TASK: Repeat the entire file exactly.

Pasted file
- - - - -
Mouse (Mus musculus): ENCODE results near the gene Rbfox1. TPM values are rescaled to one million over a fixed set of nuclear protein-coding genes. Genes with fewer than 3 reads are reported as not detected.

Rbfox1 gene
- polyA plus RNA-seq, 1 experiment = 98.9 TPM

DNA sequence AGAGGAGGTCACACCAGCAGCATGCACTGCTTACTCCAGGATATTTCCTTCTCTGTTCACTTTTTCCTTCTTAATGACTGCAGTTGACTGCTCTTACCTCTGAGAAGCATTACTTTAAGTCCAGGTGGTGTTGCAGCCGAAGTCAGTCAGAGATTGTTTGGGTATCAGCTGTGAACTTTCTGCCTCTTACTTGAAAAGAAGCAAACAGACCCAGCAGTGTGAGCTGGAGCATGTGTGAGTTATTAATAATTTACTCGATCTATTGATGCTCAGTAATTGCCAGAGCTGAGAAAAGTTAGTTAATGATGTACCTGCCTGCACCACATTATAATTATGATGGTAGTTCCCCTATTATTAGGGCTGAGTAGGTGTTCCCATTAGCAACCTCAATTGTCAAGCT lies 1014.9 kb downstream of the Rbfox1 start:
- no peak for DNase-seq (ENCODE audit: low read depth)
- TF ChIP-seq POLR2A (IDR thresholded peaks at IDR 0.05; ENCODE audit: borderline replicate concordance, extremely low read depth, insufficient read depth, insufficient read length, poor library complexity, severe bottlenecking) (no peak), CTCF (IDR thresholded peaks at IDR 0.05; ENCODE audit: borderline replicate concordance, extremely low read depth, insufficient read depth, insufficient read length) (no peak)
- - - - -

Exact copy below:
Mouse (Mus musculus): ENCODE results near the gene Rbfox1. TPM values are rescaled to one million over a fixed set of nuclear protein-coding genes. Genes with fewer than 3 reads are reported as not detected.

Rbfox1 gene
- polyA plus RNA-seq, 1 experiment = 98.9 TPM

DNA sequence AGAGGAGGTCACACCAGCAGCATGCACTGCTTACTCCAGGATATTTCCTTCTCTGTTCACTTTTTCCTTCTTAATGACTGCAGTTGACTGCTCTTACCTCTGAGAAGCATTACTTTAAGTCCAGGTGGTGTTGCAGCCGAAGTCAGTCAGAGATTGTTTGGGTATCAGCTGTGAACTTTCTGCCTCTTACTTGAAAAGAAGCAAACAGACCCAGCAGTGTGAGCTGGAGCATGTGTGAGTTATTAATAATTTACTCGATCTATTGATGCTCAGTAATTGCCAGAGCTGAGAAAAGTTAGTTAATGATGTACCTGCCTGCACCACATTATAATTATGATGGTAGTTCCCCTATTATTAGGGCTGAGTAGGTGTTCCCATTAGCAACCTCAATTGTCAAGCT lies 1014.9 kb downstream of the Rbfox1 start:
- no peak for DNase-seq (ENCODE audit: low read depth)
- TF ChIP-seq POLR2A (IDR thresholded peaks at IDR 0.05; ENCODE audit: borderline replicate concordance, extremely low read depth, insufficient read depth, insufficient read length, poor library complexity, severe bottlenecking) (no peak), CTCF (IDR thresholded peaks at IDR 0.05; ENCODE audit: borderline replicate concordance, extremely low read depth, insufficient read depth, insufficient read length) (no peak)